Initially, V. I. Lenin distanced himself from the dominant theory of the Second International and successfully led a revolution in the “weak link” (Russia), but always with the belief that this would be followed by a wave of socialist revolutions in Europe. This was a disappointed hope. Lenin then moved toward a view that gave more importance to the transformation of rebellions into revolutions in the East. But it was up to the Chinese Communist Party and Mao Zedong to systematize this new perspective.
Maoism made a decisive contribution to a comprehensive assessment of the issues and challenges the globalized capitalist/imperialist expansion represents. It allowed us to place the centers/peripheries in contrast to the expansion of the inherently imperialist and polarizing “really existing” capitalism at the center of the analysis, and to draw from that analysis all the implied lessons for the socialist struggle in both the dominant centers and the dominated peripheries. These conclusions have been summarized in a beautiful Chinese-style expression: “States want independence, nations want liberation, and peoples want revolution.” States—the ruling classes of all countries in the world when they are something other than lackeys and conveyors of external forces—work to enlarge their space of movement that allows them to maneuver within the (capitalist) world system and raise themselves from “passive” actors, condemned to adjust unilaterally to the dominant demands of imperialism, to “active” actors, who participate in shaping the world order. Nations—that is, historical blocs of potentially progressive classes—want liberation, specifically, “development” and “modernization.” Peoples—that is, the dominated and exploited working classes—aspire to socialism. The phrase allows us to understand the real world in all its complexity and, therefore, formulate effective action strategies. It shares the view that the transition from capitalism to world socialism will be long, very long even, and, consequently, breaks with the Third International’s concept of the “short transition.”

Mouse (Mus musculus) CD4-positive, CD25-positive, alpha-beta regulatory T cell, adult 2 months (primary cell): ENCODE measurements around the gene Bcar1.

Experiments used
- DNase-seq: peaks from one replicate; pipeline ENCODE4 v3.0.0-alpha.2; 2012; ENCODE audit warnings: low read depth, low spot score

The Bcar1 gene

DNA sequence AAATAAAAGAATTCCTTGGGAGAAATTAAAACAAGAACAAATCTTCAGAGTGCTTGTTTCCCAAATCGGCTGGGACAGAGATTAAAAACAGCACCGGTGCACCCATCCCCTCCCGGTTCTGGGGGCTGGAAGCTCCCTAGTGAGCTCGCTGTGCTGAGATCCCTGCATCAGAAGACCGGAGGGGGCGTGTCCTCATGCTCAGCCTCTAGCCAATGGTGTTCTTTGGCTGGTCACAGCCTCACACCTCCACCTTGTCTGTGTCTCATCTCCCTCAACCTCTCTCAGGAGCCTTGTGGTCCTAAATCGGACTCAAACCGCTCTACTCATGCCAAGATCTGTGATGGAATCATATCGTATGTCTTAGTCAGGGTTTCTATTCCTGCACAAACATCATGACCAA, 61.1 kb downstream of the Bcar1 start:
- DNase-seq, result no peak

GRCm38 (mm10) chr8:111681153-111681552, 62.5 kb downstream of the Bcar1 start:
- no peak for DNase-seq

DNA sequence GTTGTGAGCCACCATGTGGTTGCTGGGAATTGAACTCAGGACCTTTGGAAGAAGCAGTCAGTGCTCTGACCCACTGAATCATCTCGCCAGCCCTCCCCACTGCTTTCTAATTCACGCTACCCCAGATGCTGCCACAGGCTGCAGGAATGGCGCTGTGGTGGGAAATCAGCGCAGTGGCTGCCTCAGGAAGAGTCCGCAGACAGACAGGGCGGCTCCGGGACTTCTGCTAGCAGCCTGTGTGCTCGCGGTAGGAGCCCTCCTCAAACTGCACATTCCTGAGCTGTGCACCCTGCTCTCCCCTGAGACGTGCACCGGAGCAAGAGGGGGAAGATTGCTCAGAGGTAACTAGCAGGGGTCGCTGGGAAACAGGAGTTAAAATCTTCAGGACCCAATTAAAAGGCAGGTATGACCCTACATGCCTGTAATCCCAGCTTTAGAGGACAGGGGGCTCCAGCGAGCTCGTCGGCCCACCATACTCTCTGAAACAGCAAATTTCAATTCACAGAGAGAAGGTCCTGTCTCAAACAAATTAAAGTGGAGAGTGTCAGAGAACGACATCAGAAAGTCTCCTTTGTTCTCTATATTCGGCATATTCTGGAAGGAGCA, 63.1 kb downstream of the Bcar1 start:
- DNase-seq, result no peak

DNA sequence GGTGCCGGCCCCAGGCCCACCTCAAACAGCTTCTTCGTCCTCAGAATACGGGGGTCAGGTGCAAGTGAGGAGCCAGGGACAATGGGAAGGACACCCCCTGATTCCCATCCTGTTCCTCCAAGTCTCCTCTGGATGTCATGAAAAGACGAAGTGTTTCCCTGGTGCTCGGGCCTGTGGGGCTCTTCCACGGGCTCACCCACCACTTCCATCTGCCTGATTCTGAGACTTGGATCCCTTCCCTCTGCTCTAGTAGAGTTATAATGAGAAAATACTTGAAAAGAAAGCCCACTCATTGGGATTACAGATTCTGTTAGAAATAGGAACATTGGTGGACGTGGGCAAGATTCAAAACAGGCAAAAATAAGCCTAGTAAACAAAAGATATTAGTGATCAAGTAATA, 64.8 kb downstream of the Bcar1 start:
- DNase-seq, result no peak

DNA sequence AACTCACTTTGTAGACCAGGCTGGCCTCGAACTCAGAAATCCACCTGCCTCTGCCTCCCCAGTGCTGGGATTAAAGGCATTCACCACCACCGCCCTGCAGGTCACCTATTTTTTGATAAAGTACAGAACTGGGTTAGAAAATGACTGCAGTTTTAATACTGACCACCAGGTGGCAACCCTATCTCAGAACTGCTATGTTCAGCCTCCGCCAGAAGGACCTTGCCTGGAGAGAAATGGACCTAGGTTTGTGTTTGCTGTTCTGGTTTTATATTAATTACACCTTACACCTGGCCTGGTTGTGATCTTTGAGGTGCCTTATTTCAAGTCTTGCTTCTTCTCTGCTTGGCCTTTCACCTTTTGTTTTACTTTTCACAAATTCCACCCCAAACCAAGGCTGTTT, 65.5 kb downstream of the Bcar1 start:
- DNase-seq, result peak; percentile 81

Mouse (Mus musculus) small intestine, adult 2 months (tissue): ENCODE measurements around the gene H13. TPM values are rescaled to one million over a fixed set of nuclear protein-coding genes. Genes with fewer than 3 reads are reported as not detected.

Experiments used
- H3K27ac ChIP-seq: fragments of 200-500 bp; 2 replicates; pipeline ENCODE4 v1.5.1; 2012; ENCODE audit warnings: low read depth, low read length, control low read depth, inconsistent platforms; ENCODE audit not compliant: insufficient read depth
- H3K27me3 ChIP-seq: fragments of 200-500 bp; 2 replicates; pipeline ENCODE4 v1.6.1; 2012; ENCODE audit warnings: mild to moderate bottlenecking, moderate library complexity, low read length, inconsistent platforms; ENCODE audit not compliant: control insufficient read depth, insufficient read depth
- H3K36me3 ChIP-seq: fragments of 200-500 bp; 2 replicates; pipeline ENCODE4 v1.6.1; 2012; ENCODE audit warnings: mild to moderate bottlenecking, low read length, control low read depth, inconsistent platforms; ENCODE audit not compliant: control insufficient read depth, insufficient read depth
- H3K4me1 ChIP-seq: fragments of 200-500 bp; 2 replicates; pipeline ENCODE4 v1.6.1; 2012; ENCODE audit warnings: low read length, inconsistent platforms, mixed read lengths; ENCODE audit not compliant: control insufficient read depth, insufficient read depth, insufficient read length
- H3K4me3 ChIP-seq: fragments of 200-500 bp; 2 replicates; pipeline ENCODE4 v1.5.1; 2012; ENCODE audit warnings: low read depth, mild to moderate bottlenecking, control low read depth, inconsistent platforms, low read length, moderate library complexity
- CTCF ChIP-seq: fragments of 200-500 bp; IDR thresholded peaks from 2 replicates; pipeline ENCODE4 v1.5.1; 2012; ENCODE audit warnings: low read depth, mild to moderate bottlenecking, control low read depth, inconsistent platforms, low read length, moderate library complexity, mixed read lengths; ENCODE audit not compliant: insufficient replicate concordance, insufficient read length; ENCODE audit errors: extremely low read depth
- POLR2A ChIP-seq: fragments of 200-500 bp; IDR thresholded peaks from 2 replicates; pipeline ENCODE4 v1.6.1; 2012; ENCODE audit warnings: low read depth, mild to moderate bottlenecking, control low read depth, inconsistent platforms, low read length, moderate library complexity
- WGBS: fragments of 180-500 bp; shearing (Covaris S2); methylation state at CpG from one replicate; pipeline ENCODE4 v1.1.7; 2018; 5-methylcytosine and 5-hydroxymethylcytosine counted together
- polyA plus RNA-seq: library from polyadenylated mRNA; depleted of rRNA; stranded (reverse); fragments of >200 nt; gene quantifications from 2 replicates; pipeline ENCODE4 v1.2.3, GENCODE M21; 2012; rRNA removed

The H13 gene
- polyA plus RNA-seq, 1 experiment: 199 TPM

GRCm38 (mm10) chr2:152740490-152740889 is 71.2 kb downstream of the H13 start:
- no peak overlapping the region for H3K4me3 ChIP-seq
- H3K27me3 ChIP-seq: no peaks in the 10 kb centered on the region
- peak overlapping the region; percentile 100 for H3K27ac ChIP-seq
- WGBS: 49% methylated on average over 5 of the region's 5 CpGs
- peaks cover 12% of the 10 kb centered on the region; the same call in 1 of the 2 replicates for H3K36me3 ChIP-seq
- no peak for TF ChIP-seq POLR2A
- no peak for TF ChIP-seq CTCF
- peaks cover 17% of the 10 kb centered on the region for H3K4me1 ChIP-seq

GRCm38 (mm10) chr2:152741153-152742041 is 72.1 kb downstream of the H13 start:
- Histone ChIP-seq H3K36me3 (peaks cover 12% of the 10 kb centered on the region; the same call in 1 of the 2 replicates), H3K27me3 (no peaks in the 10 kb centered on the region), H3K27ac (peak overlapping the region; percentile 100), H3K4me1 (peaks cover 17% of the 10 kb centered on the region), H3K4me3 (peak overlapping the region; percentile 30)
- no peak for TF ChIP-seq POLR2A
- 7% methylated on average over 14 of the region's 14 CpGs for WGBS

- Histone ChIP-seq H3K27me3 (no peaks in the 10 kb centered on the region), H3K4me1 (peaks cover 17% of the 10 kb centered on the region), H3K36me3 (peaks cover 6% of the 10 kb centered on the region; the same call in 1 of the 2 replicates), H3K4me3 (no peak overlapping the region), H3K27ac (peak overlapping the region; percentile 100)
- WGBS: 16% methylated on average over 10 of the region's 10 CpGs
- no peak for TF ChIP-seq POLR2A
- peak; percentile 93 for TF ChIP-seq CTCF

Ecology and Marxism
The ecological question arises in almost all debates. This is understandable given that the scale of ecological disasters is now clearly visible. Yet these debates rarely get beyond confusion. Only a minority of movements understand that a response to the challenge demands leaving behind the logic of capitalist accumulation. The established powers quickly understood the danger and expended major, supposedly scientific, efforts—which in reality are purely ideological propaganda—to demonstrate that a green capitalism was possible. I talked about this in my analyses of the questions of “sustainable” development.3 I also, in contrast, contended that the works of Mathis Wackernagel and William Rees, to which I referred, illustrate the possibility of calculating (I emphasize the word calculating, that is, a quantified measure) use values, on the condition of breaking away from capitalism. François Houtart’s book (2010) dissects the hoax of “green capitalism.” John Bellamy Foster (2000) has given a masterful analysis of Marx as an ecologist.4 For these reasons, I believe it might be useful for readers to know what my viewpoint is on these questions, one that I have tirelessly advocated in many debates. The text that follows is drawn from my book The Law of Worldwide Value (2010).
The viewpoint of the dominant currents in environmentalism, particularly in the fundamentalist variety, is certainly not that of Marxism, although both rightly denounce the destructive effects of “development.”
Environmentalism attributes these destructive effects to the Eurocentric and Promethean philosophy characteristic of “modernity” in which the human being is not part of nature, but claims to subject the latter to the satisfactions of its needs. This thesis entails a fatal culturalist corollary. It inspires a call to follow another philosophy that emphasizes humanity’s belonging to nature, its “mother.” With that in mind, supposedly alternative and better philosophies, such as one derived from a particular interpretation of Hinduism, are praised in opposition to so-called Western philosophy. This is ill-considered praise, which ignores the fact that Hindu society was not (and is not) different from so-called Western societies, neither concerning the use of violence (Hindu society is anything but as nonviolent as it claims to be) nor the subjection of nature to exploitation.